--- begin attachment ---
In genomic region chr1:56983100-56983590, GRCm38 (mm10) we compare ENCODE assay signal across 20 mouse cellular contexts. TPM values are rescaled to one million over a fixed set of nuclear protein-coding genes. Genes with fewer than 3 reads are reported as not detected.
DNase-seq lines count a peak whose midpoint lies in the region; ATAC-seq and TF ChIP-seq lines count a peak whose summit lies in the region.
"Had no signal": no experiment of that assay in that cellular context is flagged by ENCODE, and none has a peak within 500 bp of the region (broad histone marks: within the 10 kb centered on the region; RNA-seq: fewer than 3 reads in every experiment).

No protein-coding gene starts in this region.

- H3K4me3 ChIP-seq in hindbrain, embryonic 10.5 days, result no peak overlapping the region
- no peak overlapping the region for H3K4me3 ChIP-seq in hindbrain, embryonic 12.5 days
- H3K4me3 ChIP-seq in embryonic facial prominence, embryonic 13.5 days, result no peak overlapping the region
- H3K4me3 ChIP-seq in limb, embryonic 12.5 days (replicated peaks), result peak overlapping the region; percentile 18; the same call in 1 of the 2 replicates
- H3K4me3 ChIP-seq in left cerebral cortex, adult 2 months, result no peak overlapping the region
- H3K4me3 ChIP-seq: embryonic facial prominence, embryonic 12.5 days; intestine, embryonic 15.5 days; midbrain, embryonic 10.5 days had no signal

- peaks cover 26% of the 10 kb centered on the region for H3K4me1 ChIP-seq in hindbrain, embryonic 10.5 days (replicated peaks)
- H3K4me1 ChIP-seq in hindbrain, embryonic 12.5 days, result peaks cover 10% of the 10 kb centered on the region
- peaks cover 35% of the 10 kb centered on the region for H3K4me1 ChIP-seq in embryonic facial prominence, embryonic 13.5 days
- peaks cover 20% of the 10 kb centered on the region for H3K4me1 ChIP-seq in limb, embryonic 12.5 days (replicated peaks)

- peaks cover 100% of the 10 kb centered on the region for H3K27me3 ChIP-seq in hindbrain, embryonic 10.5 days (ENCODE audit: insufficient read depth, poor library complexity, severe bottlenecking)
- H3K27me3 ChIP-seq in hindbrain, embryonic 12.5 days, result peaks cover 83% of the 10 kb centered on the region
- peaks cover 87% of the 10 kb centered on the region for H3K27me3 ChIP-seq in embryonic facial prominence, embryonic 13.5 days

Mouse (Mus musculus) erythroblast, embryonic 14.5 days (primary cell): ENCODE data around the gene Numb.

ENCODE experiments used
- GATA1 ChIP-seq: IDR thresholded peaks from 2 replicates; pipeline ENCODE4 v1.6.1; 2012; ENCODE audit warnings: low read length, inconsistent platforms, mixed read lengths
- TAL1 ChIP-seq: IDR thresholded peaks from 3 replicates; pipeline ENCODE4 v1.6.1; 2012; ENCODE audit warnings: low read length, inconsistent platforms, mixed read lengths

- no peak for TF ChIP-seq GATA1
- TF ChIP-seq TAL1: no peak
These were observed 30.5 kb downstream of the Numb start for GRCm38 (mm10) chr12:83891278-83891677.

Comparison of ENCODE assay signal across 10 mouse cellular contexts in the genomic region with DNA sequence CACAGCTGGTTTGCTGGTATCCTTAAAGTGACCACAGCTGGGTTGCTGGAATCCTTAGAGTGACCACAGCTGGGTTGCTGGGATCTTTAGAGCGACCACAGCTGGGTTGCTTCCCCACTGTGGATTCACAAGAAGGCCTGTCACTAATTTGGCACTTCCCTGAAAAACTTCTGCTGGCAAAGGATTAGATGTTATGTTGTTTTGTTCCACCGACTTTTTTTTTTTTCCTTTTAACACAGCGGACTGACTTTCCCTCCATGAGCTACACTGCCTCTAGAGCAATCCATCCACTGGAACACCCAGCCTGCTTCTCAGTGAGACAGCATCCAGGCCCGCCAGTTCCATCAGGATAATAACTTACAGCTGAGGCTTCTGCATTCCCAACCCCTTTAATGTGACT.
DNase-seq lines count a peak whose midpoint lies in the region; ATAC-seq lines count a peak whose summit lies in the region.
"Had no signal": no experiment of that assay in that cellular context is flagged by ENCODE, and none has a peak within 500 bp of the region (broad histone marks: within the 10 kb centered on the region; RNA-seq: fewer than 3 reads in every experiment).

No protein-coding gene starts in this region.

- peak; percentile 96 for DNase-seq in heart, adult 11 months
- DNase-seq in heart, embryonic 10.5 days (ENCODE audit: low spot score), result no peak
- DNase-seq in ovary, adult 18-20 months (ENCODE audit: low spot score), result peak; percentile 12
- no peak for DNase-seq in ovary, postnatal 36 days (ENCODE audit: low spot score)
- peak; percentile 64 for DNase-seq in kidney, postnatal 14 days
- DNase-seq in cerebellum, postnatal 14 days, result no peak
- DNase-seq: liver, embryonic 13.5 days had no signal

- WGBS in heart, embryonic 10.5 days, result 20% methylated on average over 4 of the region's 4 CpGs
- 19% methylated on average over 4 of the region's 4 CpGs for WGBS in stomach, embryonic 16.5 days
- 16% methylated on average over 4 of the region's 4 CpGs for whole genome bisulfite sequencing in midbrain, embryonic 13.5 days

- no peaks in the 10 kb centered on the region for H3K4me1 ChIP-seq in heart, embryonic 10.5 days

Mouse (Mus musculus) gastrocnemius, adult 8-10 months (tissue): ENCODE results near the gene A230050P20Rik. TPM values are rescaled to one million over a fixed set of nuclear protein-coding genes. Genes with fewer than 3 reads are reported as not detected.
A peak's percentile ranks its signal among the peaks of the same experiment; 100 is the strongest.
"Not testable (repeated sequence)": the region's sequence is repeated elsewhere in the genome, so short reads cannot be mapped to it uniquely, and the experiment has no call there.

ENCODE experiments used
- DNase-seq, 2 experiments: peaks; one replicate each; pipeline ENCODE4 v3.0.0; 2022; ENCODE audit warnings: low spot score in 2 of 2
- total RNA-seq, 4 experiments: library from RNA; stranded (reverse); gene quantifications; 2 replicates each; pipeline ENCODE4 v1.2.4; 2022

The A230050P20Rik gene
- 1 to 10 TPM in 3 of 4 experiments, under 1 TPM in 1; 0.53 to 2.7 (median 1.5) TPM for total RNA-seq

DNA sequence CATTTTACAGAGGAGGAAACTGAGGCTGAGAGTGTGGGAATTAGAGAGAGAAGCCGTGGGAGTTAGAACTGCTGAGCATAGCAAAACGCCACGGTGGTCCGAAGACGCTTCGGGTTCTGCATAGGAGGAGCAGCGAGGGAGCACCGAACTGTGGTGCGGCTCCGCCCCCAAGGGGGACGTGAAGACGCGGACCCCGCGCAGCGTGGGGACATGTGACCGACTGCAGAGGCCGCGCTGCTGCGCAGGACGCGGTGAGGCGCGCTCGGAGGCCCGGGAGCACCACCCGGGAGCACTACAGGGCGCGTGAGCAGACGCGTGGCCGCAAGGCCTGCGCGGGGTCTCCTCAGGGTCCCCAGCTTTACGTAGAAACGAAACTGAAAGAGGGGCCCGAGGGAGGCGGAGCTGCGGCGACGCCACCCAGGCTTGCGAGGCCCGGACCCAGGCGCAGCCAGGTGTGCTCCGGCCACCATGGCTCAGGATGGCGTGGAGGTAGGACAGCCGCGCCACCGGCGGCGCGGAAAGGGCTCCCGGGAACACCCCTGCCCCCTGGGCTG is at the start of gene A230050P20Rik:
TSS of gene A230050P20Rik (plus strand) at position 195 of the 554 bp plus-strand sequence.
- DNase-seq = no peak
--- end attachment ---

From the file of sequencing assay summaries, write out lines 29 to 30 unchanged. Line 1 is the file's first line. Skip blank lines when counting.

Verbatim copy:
- peak; percentile 96 for DNase-seq in heart, adult 11 months
- DNase-seq in heart, embryonic 10.5 days (ENCODE audit: low spot score), result no peak